The Yankees have continued exploring the pitching market, as they have their sights set on adding a starter, improving their bullpen, or doing both. Jordan Montgomery has emerged as a name the Yankees could pivot to after missing out on international star Yoshinobu Yamamoto, but the interest could start getting real. According to Jon Heyman of the New York Post, the Yankees “would like to bring back” left-handed starter Jordan Montgomery, who could fill the team’s need for a reliable starter in the middle of their rotation.
Following a career year where he posted a 4.3 fWAR and 3.20 ERA, the Yankees are looking to reunite with a starter who has flourished since leaving the Bronx.
Jordan Montgomery Could Be the Yankees’ Pivot Option
Everyone knows the Yankees’ blunder with Jordan Montgomery, as they dealt him to the St. Louis Cardinals for outfielder Harrison Bader, and the rest is history. The southpaw has been one of the best pitchers in the entire sport since leaving the Bronx, owning a 3.17 ERA and 5.7 fWAR across 43 starts with the Cardinals and Rangers. He was at his best with the Rangers, as not only did he pitch to the tune of a 2/78 ERA across 11 starts for Texas to help them clinch a Wild Card spot, but he also went on a legendary postseason run, securing the franchise’s first World Series title.
The 30-year-old tossed 31 incredible innings, with a 2.90 ERA in five starts and a relief outing as he anchored their staff alongside another former Yankee in Nathan Eovaldi. He’s been a steady starter for the past three seasons, making 30 or more starts each season and ranking 17th in fWAR over that stretch. You’re not paying for a Cy Young-caliber ceiling, but you’re getting an effective and reliable 30 starts a year, and this past season he logged the second-most innings for any pitcher when combining the regular season and postseason.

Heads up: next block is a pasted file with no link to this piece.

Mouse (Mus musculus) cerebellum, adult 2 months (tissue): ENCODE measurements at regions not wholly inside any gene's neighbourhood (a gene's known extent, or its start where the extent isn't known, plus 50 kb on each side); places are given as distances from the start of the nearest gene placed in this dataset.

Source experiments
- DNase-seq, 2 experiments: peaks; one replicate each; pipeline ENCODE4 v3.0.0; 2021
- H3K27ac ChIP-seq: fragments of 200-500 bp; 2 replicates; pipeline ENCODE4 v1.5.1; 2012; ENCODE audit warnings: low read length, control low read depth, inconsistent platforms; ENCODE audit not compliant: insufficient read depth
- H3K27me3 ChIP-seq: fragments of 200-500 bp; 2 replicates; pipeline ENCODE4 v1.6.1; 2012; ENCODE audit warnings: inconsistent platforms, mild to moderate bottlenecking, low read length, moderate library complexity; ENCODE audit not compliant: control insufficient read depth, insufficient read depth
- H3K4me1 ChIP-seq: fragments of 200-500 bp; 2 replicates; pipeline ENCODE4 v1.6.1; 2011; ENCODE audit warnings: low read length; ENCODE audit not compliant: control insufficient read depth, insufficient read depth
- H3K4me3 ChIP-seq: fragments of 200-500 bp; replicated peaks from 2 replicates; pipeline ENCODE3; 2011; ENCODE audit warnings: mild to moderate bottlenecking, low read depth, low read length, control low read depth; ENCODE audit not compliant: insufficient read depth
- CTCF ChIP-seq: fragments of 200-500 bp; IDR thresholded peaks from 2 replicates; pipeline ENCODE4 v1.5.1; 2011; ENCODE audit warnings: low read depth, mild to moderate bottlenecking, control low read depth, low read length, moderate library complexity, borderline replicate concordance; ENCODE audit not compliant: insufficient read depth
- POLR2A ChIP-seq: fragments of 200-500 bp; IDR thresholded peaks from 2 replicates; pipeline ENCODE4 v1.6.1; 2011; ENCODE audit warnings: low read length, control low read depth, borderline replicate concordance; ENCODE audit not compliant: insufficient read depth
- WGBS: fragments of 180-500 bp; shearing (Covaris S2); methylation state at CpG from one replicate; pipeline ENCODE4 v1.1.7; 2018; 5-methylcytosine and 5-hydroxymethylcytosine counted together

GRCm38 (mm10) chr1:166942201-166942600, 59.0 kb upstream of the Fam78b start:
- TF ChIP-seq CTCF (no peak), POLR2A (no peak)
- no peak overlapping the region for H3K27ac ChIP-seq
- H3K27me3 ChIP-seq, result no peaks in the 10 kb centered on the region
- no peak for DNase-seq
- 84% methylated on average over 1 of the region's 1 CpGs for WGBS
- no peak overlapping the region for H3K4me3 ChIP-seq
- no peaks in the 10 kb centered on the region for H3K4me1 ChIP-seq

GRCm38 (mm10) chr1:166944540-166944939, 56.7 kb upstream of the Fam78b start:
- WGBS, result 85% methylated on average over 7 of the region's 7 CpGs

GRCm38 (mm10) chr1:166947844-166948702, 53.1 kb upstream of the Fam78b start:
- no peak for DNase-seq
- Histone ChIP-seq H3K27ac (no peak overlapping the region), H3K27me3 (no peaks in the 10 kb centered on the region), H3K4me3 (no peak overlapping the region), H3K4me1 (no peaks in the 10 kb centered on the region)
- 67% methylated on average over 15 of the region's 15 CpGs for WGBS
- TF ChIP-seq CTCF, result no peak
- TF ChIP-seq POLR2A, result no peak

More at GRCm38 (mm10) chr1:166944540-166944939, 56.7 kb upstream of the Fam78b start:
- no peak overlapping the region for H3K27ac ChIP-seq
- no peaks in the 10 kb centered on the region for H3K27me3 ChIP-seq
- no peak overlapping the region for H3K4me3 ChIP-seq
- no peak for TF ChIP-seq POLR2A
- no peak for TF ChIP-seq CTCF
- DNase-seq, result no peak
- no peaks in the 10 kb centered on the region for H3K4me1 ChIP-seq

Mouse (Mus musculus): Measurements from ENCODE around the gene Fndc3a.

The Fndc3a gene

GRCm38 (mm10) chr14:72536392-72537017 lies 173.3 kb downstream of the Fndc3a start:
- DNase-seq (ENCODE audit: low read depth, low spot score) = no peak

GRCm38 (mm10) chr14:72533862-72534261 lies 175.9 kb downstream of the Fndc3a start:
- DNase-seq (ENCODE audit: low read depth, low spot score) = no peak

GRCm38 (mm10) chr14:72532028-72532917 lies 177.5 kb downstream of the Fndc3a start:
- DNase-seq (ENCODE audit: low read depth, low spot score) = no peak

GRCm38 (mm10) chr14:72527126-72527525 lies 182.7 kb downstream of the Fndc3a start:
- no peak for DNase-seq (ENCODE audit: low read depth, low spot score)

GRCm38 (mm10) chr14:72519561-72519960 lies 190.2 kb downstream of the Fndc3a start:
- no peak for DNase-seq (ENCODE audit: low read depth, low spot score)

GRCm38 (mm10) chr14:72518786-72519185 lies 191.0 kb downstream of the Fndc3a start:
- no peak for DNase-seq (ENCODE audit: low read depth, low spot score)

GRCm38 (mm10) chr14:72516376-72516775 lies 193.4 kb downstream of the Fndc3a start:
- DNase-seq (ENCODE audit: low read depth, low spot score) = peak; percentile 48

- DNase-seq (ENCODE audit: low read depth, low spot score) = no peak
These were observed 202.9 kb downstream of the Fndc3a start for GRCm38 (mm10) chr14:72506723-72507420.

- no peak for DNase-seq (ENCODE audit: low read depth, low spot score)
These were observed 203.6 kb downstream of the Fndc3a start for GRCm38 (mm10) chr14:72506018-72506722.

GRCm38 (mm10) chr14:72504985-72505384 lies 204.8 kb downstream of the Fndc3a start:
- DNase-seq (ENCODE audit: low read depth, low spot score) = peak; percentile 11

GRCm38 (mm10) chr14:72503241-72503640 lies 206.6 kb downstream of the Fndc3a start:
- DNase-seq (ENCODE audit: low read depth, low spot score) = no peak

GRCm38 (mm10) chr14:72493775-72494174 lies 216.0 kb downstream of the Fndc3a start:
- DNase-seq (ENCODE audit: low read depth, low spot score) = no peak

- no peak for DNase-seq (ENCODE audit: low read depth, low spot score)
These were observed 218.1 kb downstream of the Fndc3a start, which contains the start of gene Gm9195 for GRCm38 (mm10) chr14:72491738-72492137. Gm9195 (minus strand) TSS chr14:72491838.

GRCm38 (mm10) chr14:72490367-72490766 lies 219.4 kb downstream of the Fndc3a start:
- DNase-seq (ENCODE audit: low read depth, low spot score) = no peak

With the Texas Rangers, Montgomery relied less on his sinker and more on his secondaries, resulting in the 10th-best qualified Swinging Strike Rate (13.4%) and sixth-best O-Swing Rate (37.2%). His curveball, also known as the ‘deathball’ was a miracle pitch for him against right-handed batters, and he better utilized his four-seamer up in the strike zone to get hitters to chase out of the zone for strikeouts or weak contact. There’s a lot to like in Monty’s profile going forward, especially given how he reacted to the pitch clock.
Most pitchers either lost velocity or found themselves more susceptible to injuries following the implementation of the pitch clock, but Jordan Montgomery not only stayed healthy, but he even had a slight gain in velocity. This came despite an increase in workload and a longer leash to pitch deeper into games, and that durability bodes well for a multi-year deal that will certainly exceed $100 million. How much he’ll get remains to be seen, but Jon Heyman also added that the Rangers and Phillies are players in the sweepstakes.
It’s unclear what the Yankees value Montgomery at and where their line in the sand is for a contract, but he could greatly bolster the middle of their rotation and provide much-needed reliability.